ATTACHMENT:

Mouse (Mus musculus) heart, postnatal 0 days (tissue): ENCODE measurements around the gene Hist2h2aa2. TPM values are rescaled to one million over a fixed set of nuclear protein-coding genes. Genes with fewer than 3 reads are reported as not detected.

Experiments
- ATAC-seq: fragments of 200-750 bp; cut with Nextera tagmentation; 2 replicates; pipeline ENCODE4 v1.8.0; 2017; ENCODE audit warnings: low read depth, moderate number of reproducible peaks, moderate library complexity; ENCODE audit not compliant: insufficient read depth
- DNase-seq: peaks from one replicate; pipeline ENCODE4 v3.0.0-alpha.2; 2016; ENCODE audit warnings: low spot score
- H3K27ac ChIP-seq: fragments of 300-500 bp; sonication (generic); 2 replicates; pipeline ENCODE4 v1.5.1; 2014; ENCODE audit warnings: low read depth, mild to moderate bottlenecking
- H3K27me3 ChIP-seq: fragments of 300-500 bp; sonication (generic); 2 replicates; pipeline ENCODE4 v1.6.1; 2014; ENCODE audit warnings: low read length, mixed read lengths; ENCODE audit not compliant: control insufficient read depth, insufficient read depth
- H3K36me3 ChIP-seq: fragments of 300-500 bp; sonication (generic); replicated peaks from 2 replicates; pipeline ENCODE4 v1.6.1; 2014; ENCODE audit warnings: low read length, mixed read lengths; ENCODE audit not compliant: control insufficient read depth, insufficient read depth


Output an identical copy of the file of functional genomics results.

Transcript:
Mouse (Mus musculus) heart, postnatal 0 days (tissue): ENCODE measurements around the gene Hist2h2aa2. TPM values are rescaled to one million over a fixed set of nuclear protein-coding genes. Genes with fewer than 3 reads are reported as not detected.

Experiments
- ATAC-seq: fragments of 200-750 bp; cut with Nextera tagmentation; 2 replicates; pipeline ENCODE4 v1.8.0; 2017; ENCODE audit warnings: low read depth, moderate number of reproducible peaks, moderate library complexity; ENCODE audit not compliant: insufficient read depth
- DNase-seq: peaks from one replicate; pipeline ENCODE4 v3.0.0-alpha.2; 2016; ENCODE audit warnings: low spot score
- H3K27ac ChIP-seq: fragments of 300-500 bp; sonication (generic); 2 replicates; pipeline ENCODE4 v1.5.1; 2014; ENCODE audit warnings: low read depth, mild to moderate bottlenecking
- H3K27me3 ChIP-seq: fragments of 300-500 bp; sonication (generic); 2 replicates; pipeline ENCODE4 v1.6.1; 2014; ENCODE audit warnings: low read length, mixed read lengths; ENCODE audit not compliant: control insufficient read depth, insufficient read depth
- H3K36me3 ChIP-seq: fragments of 300-500 bp; sonication (generic); replicated peaks from 2 replicates; pipeline ENCODE4 v1.6.1; 2014; ENCODE audit warnings: low read length, mixed read lengths; ENCODE audit not compliant: control insufficient read depth, insufficient read depth